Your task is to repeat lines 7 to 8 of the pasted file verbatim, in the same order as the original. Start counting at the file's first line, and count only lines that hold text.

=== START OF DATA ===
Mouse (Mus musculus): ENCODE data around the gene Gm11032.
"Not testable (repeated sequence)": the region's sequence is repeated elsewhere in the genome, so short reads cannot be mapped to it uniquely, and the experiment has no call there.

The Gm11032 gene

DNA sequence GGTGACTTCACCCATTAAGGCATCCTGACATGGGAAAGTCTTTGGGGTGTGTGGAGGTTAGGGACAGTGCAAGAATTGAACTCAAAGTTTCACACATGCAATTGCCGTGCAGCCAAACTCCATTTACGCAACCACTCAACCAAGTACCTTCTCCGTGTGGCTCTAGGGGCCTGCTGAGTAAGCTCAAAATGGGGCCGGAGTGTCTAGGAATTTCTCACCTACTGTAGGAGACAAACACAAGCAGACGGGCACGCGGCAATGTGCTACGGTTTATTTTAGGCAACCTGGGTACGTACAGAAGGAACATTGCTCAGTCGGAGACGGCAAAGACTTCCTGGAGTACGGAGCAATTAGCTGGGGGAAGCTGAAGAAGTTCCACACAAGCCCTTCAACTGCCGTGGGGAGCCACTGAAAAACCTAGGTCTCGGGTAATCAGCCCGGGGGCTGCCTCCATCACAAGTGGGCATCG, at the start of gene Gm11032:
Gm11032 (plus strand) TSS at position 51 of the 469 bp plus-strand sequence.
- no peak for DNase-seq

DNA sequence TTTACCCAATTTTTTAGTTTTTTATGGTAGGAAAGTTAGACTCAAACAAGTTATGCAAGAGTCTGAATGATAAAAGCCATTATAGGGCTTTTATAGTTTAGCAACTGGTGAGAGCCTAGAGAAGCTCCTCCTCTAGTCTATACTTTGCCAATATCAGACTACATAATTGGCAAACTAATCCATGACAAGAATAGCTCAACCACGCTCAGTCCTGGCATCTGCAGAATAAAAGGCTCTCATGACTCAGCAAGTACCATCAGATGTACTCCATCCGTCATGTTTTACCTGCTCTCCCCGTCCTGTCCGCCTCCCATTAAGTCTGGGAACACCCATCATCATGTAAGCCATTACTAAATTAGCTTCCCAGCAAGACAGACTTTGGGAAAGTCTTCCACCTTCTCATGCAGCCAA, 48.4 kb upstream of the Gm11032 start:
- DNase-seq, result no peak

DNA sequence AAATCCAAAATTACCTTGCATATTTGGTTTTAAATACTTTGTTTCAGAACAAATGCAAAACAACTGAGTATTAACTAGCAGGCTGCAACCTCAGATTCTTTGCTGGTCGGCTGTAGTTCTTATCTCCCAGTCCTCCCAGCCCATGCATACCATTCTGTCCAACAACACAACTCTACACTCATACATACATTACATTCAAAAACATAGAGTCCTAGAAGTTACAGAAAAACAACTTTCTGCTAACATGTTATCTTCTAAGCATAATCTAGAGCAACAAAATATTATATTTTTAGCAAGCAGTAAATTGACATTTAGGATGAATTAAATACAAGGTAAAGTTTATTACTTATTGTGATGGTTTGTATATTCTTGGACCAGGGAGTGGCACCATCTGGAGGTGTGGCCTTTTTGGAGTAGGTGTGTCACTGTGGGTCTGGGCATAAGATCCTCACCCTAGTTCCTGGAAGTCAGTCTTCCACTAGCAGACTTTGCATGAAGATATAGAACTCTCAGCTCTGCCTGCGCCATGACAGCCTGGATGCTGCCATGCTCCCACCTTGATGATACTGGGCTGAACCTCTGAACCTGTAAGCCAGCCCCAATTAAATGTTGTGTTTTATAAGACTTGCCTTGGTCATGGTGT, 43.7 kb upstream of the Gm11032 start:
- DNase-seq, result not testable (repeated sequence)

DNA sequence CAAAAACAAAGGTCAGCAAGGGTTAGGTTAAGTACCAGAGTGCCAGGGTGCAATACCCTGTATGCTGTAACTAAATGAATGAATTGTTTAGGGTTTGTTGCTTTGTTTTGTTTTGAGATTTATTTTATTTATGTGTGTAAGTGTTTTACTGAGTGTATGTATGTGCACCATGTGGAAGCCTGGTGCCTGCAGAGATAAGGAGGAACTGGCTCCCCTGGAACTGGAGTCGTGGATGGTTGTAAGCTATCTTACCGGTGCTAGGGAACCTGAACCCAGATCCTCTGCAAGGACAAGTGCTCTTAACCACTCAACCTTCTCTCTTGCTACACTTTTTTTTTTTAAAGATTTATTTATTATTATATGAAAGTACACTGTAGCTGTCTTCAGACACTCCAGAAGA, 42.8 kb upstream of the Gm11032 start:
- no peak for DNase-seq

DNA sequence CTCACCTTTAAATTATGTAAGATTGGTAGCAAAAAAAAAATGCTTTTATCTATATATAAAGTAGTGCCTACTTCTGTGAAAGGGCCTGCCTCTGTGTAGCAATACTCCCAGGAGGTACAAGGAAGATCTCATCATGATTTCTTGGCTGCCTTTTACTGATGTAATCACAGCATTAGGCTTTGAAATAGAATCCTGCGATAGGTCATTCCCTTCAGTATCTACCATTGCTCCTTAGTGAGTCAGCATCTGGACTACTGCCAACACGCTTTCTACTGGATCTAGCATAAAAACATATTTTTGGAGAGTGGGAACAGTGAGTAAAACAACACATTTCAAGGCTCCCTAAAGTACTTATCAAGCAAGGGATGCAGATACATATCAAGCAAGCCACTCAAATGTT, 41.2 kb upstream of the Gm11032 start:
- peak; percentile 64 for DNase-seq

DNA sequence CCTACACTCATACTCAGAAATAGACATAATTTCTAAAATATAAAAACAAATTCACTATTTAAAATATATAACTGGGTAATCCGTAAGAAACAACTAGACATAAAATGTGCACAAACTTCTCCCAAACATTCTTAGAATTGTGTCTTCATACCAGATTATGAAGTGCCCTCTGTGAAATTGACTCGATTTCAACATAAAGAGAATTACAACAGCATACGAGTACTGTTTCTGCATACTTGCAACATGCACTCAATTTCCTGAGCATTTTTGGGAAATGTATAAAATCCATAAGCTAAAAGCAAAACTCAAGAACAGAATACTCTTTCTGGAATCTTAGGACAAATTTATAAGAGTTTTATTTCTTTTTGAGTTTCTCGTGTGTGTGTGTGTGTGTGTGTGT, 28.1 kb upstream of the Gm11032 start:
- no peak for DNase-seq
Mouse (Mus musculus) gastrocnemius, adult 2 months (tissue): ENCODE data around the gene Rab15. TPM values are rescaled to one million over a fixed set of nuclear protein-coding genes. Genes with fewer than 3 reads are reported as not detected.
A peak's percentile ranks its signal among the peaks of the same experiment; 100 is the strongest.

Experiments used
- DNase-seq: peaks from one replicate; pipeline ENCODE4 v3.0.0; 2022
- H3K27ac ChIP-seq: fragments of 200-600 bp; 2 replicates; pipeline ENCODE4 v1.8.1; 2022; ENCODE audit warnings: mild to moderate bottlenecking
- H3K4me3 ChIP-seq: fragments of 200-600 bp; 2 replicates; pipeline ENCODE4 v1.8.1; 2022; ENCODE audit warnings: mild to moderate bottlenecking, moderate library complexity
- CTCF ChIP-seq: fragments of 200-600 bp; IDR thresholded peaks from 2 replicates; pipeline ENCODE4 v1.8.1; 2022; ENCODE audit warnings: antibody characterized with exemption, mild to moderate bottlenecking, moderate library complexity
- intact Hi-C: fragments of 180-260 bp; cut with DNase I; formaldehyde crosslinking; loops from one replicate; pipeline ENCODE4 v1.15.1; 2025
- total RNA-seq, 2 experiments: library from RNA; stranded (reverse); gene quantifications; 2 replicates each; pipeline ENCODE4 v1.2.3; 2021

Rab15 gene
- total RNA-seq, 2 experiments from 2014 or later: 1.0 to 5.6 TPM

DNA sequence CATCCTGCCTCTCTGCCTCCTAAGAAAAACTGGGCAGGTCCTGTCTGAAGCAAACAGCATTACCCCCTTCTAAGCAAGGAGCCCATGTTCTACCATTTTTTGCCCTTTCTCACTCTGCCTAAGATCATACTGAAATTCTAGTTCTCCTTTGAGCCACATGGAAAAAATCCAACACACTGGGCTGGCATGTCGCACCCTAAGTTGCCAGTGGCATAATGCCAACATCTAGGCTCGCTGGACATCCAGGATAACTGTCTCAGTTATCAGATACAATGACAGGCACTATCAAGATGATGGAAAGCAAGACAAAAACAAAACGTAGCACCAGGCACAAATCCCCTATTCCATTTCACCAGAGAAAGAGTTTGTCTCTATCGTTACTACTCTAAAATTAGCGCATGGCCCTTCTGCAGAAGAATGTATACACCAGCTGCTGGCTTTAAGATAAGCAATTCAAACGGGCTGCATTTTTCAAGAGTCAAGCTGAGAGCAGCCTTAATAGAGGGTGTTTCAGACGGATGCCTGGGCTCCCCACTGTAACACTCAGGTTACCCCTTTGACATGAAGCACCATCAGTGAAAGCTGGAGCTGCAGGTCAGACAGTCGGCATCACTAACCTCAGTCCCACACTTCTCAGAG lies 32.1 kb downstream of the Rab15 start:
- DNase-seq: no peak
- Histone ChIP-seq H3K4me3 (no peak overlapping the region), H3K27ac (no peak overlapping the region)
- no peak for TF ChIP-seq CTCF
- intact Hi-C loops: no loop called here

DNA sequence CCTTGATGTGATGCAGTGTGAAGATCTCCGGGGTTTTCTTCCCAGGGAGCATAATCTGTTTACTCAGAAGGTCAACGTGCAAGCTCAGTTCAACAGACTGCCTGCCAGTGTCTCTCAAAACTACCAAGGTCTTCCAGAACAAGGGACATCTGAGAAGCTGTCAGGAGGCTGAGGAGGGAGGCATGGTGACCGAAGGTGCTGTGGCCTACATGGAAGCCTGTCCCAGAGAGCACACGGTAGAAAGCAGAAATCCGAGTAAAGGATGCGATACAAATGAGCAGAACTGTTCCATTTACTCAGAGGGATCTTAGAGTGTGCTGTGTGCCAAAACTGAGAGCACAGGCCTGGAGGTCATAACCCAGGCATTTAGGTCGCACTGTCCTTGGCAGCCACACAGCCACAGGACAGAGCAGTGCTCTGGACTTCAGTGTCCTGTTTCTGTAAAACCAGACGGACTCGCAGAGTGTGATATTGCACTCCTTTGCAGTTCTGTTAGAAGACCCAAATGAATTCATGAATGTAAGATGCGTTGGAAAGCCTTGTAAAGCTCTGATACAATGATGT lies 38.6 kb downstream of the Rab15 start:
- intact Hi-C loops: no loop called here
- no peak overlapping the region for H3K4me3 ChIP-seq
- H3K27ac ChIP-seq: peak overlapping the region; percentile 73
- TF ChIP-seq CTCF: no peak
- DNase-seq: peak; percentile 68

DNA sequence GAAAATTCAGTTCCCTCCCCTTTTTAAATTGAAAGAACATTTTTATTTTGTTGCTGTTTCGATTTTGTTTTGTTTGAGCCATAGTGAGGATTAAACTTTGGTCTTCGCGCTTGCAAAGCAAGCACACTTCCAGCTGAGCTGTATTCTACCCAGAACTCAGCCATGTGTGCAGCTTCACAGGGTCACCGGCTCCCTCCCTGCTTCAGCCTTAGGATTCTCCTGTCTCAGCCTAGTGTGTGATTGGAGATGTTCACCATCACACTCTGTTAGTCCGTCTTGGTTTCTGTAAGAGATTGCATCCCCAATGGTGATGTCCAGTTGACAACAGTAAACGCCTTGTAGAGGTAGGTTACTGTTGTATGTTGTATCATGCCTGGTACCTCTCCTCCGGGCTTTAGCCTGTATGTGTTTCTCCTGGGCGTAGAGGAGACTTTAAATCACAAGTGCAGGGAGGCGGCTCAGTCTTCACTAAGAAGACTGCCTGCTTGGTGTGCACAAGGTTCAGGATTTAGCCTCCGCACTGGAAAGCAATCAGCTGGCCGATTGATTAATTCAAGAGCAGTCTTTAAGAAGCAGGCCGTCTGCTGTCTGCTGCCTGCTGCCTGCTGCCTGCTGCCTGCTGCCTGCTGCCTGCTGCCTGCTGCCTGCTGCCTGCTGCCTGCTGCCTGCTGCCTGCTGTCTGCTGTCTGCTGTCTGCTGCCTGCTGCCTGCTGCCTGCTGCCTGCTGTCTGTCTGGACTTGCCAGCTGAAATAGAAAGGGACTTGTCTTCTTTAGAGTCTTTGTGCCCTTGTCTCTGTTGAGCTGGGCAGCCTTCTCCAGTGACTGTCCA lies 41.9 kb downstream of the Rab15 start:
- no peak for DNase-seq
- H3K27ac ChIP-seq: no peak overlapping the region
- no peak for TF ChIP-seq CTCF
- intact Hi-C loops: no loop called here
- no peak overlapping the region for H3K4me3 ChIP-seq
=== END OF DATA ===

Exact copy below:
DNA sequence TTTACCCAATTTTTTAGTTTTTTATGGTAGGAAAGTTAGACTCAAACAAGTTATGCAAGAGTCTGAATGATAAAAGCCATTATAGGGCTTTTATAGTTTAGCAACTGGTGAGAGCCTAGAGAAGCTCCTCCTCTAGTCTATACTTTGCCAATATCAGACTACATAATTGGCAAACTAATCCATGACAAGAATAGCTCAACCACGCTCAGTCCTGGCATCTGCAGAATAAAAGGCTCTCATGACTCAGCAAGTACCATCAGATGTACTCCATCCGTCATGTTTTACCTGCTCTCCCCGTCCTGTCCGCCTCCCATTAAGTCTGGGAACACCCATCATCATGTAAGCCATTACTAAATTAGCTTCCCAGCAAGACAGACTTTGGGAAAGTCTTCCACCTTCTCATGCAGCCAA, 48.4 kb upstream of the Gm11032 start:
- DNase-seq, result no peak